A digitized handwritten numeral can be represented as a binary or greyscale image. An important pattern recognition task that has received much attention lately is to automatically determine the digit, given the image.
While many different techniques have been pushed very hard to solve this task, the most successful and intuitively appropriate is due to Simard, Le Cun and Denker (1993). Their approach combined nearest-neighbor classification with a subject-specific invariant metric that allows for small rotations, translations and other natural transformations. We report on Simard's classifier and compare it to other approaches. One important negative aspect of near-neighbor classification is that all the work gets done at lookup time, and with around 10,000 training images in high dimensions this can be exorbitant.
In this paper we develop rich models for representing large subsets of the prototypes. One example is a low-dimensional hyperplane defined by a point and a set of basis or tangent vectors. The components of these models are learned from the training set, chosen to minimize the average tangent distance from a subset of the training images--as such they are similar in flavor to the singular value decomposition (SVD), which finds closest hyperplanes in Euclidean distance. These models are either used singly per class or used as basic building blocks in conjunction with the $K$-means clustering algorithm.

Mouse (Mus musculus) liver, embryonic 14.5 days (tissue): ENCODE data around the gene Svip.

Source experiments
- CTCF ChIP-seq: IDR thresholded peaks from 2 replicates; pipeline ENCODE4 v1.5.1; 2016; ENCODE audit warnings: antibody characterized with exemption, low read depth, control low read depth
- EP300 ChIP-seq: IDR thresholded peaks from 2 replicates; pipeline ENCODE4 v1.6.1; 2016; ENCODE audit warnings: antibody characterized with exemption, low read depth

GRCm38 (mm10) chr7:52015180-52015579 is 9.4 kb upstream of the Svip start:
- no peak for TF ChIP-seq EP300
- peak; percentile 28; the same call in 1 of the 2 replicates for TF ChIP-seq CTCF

"Metrics and models for handwritten character recognition." Statist. Sci. 13 (1) 54 - 65, February 1998. https://doi.org/10.1214/ss/1028905973